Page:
Red Bull settles class action
Updated: 2014-10-15 11:38
By Lian Zi in San Francisco(China Daily USA)
Red Bull owes you money if you purchased the drink between 2002 and Oct 3, 2014, according to a settlement.
Red Bull faces two consumer class-action lawsuits filed by customers. According to the published documents, plaintiffs allege that Red Bull's marketing and labeling misrepresent both the functionality and safety of Red Bull beverages.
Red Bull responded to the lawsuit in a statement sent to BevNET reading, in part: "Red Bull settled the lawsuit to avoid the cost and distraction of litigation. However, Red Bull maintains that its marketing and labeling have always been truthful and accurate, and denies any and all wrongdoing or liability."
The company recently announced it would refund $13 million in total to consumers to settle the lawsuits. But according to an update on Mail Online, due to the mass amount of claims submitted these days, the settlement is likely to offer each applicant $3, instead of the $10, which was reported earlier in the media.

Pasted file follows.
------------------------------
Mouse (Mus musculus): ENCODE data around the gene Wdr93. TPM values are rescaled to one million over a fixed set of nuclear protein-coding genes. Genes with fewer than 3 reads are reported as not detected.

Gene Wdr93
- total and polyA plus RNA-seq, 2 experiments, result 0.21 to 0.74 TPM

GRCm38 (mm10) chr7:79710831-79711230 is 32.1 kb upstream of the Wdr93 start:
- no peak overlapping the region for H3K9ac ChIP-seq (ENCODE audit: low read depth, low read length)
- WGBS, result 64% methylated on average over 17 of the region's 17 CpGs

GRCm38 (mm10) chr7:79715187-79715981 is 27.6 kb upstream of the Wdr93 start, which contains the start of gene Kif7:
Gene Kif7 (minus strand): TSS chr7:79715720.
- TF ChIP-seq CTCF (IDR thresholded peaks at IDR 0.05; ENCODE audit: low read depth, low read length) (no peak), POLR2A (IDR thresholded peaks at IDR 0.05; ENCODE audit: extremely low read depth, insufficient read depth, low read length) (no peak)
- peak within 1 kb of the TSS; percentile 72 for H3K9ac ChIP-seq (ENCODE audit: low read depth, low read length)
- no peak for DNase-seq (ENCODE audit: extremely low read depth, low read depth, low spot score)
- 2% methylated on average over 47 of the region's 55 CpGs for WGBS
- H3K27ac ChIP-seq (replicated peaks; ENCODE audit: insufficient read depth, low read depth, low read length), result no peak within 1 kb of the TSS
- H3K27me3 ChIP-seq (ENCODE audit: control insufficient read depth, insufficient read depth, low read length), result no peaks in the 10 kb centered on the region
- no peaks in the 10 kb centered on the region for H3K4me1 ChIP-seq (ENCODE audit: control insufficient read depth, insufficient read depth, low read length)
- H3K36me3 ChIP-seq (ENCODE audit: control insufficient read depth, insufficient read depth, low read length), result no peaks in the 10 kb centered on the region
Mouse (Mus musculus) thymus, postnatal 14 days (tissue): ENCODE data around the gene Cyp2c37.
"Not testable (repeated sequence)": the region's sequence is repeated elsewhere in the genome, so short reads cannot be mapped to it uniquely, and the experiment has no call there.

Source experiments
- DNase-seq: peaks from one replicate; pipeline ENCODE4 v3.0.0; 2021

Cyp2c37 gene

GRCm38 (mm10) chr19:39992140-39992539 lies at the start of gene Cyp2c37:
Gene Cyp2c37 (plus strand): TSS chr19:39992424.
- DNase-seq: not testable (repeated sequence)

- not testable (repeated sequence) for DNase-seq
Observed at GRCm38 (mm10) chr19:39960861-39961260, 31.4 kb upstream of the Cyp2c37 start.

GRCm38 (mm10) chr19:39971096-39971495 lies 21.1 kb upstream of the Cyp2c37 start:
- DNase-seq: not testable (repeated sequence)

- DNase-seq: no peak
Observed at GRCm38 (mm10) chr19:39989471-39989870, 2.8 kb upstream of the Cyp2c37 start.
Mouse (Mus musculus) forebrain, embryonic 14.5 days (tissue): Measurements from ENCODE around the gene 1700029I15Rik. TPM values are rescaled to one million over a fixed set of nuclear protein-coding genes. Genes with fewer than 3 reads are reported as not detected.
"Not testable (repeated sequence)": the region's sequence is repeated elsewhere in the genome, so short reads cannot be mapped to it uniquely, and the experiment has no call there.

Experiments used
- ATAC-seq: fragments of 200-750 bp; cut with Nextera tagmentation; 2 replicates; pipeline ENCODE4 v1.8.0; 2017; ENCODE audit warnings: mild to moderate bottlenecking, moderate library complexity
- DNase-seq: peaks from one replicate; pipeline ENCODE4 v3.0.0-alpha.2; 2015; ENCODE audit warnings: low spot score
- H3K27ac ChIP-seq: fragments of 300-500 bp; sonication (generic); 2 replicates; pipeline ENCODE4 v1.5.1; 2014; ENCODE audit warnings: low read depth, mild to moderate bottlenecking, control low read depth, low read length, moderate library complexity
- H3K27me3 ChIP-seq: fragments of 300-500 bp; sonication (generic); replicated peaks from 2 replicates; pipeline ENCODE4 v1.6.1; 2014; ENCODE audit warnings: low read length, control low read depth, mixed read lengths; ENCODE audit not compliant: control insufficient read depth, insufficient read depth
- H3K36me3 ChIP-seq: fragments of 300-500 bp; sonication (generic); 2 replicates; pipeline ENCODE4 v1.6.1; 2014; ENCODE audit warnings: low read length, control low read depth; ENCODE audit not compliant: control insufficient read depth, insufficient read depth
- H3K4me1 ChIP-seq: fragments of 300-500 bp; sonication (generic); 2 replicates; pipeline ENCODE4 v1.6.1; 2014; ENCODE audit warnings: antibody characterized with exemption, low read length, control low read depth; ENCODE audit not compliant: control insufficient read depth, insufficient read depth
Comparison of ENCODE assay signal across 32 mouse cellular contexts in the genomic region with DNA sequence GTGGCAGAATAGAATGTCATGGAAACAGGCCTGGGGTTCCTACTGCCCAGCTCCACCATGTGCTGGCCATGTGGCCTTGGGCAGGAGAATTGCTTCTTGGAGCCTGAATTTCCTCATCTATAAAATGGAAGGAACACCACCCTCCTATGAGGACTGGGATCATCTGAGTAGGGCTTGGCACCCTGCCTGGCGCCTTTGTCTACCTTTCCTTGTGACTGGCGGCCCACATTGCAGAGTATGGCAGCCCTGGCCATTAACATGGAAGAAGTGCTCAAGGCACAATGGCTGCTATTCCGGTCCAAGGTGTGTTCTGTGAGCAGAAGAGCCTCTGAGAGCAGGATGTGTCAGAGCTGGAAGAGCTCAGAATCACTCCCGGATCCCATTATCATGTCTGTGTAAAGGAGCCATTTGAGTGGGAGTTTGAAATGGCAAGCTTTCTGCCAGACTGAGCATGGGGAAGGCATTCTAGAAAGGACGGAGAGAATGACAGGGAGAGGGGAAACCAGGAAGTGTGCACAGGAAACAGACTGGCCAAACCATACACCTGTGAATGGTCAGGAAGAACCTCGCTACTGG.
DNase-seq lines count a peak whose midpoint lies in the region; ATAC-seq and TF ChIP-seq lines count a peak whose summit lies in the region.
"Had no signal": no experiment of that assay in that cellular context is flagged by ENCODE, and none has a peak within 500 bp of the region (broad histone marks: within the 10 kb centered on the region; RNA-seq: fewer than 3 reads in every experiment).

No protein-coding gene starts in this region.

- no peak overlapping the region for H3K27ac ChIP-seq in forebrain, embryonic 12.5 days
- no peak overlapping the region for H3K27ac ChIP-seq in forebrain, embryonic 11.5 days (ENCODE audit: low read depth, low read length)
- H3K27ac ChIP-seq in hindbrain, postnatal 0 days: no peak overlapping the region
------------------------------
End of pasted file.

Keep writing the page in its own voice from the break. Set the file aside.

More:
A customer service representative of Red Bull told China Daily that customers should file claims before March 2015. There will be a hearing on May 1, 2015, to decide whether the settlement will be approved by the court. The money will be refunded within 150 days after the settlement approved, which means that consumers would get their money around Oct 2015.
No proof of purchase is necessary to receive refunds. The offer only applies to customers in the US, according to the representative.
Red Bull dominates the US energy drink market and is also popular in China. Red Bull China, which is a separate company from Red Bull, acquired the rights to sell Red Bull products to Chinese consumers in the early 1990s.
"It has increased sales of the energy drink there to more than $2.5 billion a year with a robust marketing and distribution operation," the New York Times reports.
Even though false advertising class actions are very common in the US, they are probably rarely used or publicized in China, said Thomas T. Chan, partner of Fox Rothschild, a Los Angeles-based law firm.
"Consumer class actions make sure a company does not cheat consumers even for small amounts since the company has to pay huge sums to the consumers and the lawyers to settle the lawsuit," said Chan, adding that consumer class action is a lawsuit in which a plaintiff sues a company on behalf of all consumers.
Chinese business experts suggest that the Chinese government promote a consumer class action law.
"In China, there are lots of exaggerated ads, but customers are not protected because of limited law enforcement," said Zheng Yuhuang, a professor at Tsinghua University.
A consumer class action law could protect customers from being defrauded and promote healthy competition in the market, Zheng said.
(China Daily USA 10/15/2014 page3)